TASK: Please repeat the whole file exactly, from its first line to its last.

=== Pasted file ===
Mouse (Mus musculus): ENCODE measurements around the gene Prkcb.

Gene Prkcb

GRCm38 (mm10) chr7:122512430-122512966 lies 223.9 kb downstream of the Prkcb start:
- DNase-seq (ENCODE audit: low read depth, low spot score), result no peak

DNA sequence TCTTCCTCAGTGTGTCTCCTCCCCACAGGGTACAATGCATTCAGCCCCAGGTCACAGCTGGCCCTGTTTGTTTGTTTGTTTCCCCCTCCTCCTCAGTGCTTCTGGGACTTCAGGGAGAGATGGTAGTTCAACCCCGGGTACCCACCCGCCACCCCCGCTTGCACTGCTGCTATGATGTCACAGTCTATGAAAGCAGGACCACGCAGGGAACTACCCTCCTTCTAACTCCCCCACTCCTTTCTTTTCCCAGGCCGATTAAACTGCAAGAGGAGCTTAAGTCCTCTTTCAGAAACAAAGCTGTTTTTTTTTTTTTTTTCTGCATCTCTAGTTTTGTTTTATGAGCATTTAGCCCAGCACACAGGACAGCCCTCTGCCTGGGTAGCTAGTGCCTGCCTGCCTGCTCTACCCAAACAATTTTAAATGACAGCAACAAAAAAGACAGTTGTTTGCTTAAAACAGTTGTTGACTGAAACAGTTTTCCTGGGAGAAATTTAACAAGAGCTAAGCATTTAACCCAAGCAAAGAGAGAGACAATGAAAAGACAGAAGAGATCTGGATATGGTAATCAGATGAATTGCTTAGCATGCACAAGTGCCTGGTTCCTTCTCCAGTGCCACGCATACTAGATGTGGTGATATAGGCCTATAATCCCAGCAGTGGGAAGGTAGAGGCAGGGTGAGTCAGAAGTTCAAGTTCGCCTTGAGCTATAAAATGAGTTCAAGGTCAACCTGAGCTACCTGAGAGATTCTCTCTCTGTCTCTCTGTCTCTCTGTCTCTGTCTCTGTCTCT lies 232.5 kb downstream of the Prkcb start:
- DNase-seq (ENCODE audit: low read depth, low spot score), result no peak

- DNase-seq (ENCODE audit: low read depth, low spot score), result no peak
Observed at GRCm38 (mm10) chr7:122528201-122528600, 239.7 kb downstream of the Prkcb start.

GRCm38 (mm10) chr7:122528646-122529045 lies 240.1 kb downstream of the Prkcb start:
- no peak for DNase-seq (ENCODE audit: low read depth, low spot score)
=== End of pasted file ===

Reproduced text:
Mouse (Mus musculus): ENCODE measurements around the gene Prkcb.

Gene Prkcb

GRCm38 (mm10) chr7:122512430-122512966 lies 223.9 kb downstream of the Prkcb start:
- DNase-seq (ENCODE audit: low read depth, low spot score), result no peak

DNA sequence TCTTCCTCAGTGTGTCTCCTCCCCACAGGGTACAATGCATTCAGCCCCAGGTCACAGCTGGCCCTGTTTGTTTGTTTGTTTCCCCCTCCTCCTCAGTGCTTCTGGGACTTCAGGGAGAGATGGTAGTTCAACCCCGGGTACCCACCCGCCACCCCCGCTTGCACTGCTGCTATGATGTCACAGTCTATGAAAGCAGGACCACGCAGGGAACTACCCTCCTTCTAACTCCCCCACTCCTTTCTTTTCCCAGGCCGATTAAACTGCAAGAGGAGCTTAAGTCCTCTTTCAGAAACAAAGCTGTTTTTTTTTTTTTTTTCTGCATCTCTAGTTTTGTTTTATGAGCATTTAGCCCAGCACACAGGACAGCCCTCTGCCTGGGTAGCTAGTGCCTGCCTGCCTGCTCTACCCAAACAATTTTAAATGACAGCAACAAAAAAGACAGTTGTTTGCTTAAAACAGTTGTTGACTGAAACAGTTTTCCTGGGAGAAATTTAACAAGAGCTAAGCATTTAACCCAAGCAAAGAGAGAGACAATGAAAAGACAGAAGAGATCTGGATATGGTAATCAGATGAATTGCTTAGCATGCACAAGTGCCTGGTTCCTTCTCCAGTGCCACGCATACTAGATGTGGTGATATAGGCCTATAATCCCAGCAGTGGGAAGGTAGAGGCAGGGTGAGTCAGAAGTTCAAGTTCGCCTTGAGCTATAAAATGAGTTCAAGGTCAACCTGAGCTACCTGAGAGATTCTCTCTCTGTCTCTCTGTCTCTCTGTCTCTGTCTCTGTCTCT lies 232.5 kb downstream of the Prkcb start:
- DNase-seq (ENCODE audit: low read depth, low spot score), result no peak

- DNase-seq (ENCODE audit: low read depth, low spot score), result no peak
Observed at GRCm38 (mm10) chr7:122528201-122528600, 239.7 kb downstream of the Prkcb start.

GRCm38 (mm10) chr7:122528646-122529045 lies 240.1 kb downstream of the Prkcb start:
- no peak for DNase-seq (ENCODE audit: low read depth, low spot score)